EasyJet was among the first to say it would adopt a “rule of two” policy from today / Getty Images

EasyJet says decision was taken in consultation with Britain's Civil Aviation Authority

Several airlines announced that they would insist that two crew members were in the cockpit at all times following the crash of Flight 9525.

The move came in response to the claim by French prosecutors that co-pilot Andreas Lubitz had deliberately flown the Germanwings-operated plane into a mountain after locking everyone else out of the cockpit.

EasyJet was among the first to say it would adopt a “rule of two” policy from today.

“EasyJet can confirm that, with effect from tomorrow Friday March 27, it will change its procedure which will mean that two crew members will be in the cockpit at all times,” the company said in a statement. “The safety and security and of its passengers and crew is the airline's highest priority.”It added that the decision had been taken in consultation with the UK's Civil Aviation Authority (CAA).

Air Canada, Air Transat, a Canadian charter airline, Air Berlin and Norwegian Air Shuttle also said they would ensure no one was left alone in charge of a plane.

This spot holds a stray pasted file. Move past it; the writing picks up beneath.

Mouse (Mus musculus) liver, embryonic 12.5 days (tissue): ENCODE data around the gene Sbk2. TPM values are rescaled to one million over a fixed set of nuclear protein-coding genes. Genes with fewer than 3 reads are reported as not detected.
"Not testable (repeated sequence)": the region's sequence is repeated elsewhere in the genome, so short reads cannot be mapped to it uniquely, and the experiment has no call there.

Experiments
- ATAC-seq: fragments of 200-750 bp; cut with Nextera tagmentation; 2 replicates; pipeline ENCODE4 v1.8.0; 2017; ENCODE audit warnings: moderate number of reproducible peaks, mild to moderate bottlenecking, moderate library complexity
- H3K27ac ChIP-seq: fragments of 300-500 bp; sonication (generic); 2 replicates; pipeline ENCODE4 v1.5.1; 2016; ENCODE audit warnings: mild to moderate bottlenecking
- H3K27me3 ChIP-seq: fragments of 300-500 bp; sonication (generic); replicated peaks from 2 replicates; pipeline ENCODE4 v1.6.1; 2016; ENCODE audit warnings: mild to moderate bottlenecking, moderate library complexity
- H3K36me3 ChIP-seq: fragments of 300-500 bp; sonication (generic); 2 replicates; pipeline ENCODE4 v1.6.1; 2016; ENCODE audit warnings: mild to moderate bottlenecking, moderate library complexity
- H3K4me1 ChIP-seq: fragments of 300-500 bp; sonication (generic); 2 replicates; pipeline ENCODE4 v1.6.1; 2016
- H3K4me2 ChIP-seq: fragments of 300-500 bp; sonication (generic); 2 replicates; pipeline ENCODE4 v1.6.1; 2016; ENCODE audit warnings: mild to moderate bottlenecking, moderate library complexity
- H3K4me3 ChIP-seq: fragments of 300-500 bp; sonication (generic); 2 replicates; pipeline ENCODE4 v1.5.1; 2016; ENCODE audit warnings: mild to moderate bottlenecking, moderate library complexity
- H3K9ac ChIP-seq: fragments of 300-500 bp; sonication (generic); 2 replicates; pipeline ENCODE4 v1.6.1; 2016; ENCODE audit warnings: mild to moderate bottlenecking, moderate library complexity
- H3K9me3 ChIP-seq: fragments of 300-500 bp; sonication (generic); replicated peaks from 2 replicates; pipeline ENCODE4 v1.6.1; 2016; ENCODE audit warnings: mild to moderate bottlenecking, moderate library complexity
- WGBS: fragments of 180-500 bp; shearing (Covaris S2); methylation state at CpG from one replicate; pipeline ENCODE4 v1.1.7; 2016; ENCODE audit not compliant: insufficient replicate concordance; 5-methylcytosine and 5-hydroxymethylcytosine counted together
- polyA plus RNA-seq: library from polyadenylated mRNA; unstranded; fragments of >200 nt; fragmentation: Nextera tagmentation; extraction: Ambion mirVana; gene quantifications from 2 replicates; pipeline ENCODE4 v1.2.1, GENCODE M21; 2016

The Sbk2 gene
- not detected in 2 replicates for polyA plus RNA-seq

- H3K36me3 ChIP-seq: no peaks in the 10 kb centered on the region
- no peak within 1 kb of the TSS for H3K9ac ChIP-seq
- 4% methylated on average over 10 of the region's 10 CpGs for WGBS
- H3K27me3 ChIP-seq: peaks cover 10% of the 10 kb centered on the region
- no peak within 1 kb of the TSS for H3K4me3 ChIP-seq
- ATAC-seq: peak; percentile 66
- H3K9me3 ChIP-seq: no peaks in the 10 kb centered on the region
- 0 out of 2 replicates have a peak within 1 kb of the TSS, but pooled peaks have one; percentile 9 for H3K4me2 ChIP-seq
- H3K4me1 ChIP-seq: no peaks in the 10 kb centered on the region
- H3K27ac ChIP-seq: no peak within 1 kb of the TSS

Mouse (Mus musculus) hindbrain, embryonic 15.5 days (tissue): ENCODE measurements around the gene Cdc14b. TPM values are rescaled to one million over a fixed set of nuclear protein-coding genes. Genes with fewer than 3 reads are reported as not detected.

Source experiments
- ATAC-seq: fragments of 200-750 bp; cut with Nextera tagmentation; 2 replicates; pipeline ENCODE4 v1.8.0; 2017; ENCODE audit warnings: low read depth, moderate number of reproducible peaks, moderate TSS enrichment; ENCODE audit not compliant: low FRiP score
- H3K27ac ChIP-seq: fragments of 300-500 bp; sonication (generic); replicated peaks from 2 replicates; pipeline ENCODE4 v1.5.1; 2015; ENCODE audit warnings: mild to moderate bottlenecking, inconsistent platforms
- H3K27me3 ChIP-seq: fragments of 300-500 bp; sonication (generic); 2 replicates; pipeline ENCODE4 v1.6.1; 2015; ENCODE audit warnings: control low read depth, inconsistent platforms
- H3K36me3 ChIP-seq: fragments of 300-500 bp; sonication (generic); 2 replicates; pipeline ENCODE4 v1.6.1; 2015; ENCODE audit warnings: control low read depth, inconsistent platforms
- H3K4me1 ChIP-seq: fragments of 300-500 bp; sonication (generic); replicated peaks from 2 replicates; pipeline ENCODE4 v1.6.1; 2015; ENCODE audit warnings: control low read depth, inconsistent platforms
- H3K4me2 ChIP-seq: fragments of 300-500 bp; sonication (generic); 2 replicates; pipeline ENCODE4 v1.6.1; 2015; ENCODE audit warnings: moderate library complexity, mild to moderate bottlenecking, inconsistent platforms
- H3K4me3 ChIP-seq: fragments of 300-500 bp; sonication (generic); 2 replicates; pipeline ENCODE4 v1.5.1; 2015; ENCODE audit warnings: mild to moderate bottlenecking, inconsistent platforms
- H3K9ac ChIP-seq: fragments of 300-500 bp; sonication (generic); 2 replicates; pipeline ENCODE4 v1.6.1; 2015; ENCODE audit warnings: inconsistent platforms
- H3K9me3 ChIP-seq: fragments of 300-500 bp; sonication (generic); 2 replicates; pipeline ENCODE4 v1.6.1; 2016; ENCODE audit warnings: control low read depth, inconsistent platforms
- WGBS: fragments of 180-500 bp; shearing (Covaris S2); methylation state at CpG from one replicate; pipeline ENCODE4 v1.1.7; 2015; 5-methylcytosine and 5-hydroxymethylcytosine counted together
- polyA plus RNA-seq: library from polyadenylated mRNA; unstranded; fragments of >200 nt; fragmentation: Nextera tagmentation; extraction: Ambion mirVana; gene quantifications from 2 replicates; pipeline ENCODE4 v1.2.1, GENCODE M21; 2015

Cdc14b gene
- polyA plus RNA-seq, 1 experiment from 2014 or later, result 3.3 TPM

“We had a lot of concerned customers,” an Air Berlin spokesman said.

Thomas Hesthammer, flight operations director with the budget Norwegian carrier, said: “We have been discussing this for a long time, but this development has accelerated things.”

The CAA said it had contacted all UK operators to require them to review all relevant procedures.

Germanwings parent Lufthansa did not announce a “rule of two” policy with its chief executive Carsten Spohr saying: “I don't see any need to change our procedures here. It was a one-off case.”

However he added they would “look at it with the various experts at Lufthansa and the authorities”.

Reuters and the Press Association contributed to this report